Severe Weather Week: Making sure you get the severe weather warnings you need

First Warn Weather Severe Weather Week

In 1984, the Barneveld tornado killed nine people as it swept through the community.

In the years before doppler radar began scanning the skies, that tornado struck with little warning, even though a tornado watch was in effect. It’s likely that storm could have been detected with today’s technology, and a warning issued in advance of the tornado.

However, there was a complicating factor. The storm hit just before 1 a.m., after most people had gone to bed. Would an advance warning have changed to outcome?

We all know weather in Wisconsin can turn on a dime, but when it takes a turn for the worse, how do you get alerted?

I hope you had multiple answers, and if not, it’s time to change that.

Every warning system has pros and cons. The best way of be alerted at home probably won’t work as well if you’re on the road.

Everybody is familiar with tornado sirens, since they have been around for years. But sirens have serious limitations. They only tell you that there is an emergency, usually for a tornado. But they can’t tell you where the storm is, where it’s moving, or when it might arrive.

Worst of all, the combination of energy-efficient buildings, noise from air conditioning, and sound from the wind, thunder, and rain make sirens difficult to hear. Don’t depend on sirens for your warning. If you are at home, watching First Warn weather coverage on your television is a great way to find out about severe weather and if you are in its path.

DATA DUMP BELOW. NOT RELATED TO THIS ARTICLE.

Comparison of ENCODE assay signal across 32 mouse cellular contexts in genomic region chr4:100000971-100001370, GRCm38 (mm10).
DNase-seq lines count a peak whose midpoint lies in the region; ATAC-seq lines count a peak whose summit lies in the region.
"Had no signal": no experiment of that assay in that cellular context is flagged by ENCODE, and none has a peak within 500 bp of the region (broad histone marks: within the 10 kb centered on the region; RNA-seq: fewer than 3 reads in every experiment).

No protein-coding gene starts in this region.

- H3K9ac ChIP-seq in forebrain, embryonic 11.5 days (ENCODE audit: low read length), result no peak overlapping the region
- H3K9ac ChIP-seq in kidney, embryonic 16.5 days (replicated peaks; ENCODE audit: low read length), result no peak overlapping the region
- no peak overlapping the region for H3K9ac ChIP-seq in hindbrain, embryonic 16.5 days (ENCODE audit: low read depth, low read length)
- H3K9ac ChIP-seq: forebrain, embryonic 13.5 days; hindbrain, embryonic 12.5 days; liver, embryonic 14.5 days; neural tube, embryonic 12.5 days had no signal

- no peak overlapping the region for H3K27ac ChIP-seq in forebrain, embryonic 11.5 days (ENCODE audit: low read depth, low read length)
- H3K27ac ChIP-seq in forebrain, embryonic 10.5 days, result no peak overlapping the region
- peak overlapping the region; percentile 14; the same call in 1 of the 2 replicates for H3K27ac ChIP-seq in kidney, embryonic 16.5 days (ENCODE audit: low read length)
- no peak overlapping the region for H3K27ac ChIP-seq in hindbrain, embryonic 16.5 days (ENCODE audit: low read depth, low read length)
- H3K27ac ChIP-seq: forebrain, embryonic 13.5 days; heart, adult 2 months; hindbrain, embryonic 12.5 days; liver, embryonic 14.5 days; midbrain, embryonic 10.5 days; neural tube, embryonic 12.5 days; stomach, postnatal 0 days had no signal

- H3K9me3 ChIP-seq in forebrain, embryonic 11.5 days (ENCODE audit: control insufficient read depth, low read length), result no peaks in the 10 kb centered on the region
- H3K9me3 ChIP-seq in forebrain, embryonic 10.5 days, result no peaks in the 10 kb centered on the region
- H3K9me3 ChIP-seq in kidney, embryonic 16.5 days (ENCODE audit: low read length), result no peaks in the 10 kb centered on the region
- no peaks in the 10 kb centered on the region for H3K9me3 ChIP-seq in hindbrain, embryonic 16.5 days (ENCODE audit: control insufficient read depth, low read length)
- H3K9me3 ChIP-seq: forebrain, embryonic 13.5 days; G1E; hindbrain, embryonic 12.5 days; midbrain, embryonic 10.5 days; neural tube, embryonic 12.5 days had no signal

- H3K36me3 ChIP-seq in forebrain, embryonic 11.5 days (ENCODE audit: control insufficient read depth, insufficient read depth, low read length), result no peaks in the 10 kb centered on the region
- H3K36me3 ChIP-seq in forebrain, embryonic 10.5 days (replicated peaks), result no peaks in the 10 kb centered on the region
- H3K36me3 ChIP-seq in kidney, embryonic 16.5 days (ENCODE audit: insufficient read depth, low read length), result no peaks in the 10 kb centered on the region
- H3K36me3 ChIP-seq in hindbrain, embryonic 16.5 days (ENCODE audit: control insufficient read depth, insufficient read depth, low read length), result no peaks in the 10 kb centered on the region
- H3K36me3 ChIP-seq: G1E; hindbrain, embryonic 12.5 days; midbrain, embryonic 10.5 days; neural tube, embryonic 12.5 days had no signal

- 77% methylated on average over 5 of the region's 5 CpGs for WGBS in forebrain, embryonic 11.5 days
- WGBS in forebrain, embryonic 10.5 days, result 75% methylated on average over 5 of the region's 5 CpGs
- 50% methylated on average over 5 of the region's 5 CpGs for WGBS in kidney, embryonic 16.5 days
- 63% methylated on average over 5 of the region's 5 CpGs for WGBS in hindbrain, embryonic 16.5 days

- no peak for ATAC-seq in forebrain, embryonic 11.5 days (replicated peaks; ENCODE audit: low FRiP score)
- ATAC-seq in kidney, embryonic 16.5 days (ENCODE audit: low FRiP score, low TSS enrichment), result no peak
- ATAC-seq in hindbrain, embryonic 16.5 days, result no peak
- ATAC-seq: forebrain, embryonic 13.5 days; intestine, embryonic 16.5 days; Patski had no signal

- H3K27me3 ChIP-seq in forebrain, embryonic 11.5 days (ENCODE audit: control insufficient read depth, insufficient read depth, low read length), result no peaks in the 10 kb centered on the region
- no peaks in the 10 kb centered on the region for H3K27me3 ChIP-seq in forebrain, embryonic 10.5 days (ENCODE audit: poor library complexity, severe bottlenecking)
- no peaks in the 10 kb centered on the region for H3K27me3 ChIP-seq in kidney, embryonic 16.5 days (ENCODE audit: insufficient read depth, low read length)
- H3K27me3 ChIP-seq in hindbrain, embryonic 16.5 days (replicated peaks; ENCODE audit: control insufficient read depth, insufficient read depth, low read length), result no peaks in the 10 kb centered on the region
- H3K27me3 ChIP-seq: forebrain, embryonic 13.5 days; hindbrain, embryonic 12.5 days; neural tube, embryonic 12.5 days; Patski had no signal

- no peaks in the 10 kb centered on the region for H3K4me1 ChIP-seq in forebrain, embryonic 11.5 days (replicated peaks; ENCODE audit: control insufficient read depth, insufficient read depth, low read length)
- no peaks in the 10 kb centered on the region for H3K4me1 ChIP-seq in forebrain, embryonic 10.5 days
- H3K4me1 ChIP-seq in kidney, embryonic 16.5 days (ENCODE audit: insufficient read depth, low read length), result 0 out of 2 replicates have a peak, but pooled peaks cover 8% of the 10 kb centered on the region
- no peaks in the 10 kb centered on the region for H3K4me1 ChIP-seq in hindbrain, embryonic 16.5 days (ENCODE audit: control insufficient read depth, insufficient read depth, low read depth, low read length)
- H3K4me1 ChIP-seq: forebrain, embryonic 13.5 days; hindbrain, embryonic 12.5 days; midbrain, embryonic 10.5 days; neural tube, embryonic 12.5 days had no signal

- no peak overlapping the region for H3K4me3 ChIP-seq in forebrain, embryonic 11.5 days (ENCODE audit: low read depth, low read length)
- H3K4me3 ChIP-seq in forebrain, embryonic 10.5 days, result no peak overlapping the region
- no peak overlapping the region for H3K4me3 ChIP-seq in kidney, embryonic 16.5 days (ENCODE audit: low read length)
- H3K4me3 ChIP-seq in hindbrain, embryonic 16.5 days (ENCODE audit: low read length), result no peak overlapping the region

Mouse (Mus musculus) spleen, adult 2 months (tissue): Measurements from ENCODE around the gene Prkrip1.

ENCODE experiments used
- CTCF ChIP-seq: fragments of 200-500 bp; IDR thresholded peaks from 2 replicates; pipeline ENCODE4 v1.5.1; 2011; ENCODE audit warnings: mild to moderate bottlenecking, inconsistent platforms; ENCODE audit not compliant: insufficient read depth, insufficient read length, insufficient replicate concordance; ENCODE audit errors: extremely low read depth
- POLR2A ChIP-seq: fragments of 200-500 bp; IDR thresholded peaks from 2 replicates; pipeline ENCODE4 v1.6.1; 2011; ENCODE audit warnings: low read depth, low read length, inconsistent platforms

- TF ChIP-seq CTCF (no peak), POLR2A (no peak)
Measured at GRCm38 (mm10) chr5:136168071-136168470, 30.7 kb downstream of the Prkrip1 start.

However, unless you are already watching, it won’t alert you to turn us on, and you will lose us if the power fails. Think of our coverage as a supplement to your plan.

Just about everybody has a cell phone. Almost all modern smartphones are required to send certain emergency messages as a wireless emergency alert. This will cause your phone to buzz and vibrate and display a text message. The alerts will only trigger if you are in the warned area, but it’s not a perfect system.

Only tornado warnings and flash flood warnings where life-threatening flooding are usually sent. Plans are under way to expand WEA alerts later this year to severe thunderstorm warnings where winds of 80 miles per hour or baseball-sized hail can be expected.

Weather apps, like our Channel3000 weather app, are handy for severe weather alerting. In ours, you can select which of 29 different types of alerts can trigger your smartphone, and what sound and vibration pattern you would like to alert you. You can also see the radar and read the text of the severe weather bulletins on the display. Make sure you take it to your safe place.

A word of caution: Check to make sure you can get coverage where you seek shelter, otherwise it won’t help you. Download our app now (on Apple or Android) and set it up when the weather is quiet.

The best way to get severe weather warnings is directly from the National Weather Service, and NOAA weather radios do exactly that.

When a weather bulletin is issued, it can turn the radio on from a silent mode, and you will hear a voice announcement of the weather alert. Most of the newer radios with an alert feature can be programmed to only sound the alarm for the county or counties you select, and all other alerts will be ignored. These radios also have a battery backup, so you can take it to your shelter area.

Portable NOAA weather radios are available that you don’t have to program, and use battery power. These are great for campers.

Always have multiple ways to get warned. If severe weather is expected, check that you can get warnings, as well as having enough time to seek shelter — even at 1 in the morning, so another Barneveld doesn’t happen again.